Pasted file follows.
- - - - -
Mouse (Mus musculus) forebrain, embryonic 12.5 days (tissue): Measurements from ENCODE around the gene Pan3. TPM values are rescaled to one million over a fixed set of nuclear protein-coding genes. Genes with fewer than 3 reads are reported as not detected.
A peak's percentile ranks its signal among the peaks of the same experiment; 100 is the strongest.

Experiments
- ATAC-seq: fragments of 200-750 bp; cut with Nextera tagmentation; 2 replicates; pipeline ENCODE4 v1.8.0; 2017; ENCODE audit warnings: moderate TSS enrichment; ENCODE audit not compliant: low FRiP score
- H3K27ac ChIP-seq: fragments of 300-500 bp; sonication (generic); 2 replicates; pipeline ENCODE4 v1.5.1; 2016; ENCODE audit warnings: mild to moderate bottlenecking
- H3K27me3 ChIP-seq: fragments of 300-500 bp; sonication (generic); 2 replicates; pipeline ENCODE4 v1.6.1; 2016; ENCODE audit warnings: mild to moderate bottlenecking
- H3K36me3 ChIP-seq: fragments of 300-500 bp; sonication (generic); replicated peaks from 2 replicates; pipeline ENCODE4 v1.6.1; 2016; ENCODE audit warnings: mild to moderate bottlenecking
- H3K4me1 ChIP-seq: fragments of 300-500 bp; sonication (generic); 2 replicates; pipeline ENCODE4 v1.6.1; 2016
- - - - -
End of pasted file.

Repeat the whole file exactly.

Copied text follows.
Mouse (Mus musculus) forebrain, embryonic 12.5 days (tissue): Measurements from ENCODE around the gene Pan3. TPM values are rescaled to one million over a fixed set of nuclear protein-coding genes. Genes with fewer than 3 reads are reported as not detected.
A peak's percentile ranks its signal among the peaks of the same experiment; 100 is the strongest.

Experiments
- ATAC-seq: fragments of 200-750 bp; cut with Nextera tagmentation; 2 replicates; pipeline ENCODE4 v1.8.0; 2017; ENCODE audit warnings: moderate TSS enrichment; ENCODE audit not compliant: low FRiP score
- H3K27ac ChIP-seq: fragments of 300-500 bp; sonication (generic); 2 replicates; pipeline ENCODE4 v1.5.1; 2016; ENCODE audit warnings: mild to moderate bottlenecking
- H3K27me3 ChIP-seq: fragments of 300-500 bp; sonication (generic); 2 replicates; pipeline ENCODE4 v1.6.1; 2016; ENCODE audit warnings: mild to moderate bottlenecking
- H3K36me3 ChIP-seq: fragments of 300-500 bp; sonication (generic); replicated peaks from 2 replicates; pipeline ENCODE4 v1.6.1; 2016; ENCODE audit warnings: mild to moderate bottlenecking
- H3K4me1 ChIP-seq: fragments of 300-500 bp; sonication (generic); 2 replicates; pipeline ENCODE4 v1.6.1; 2016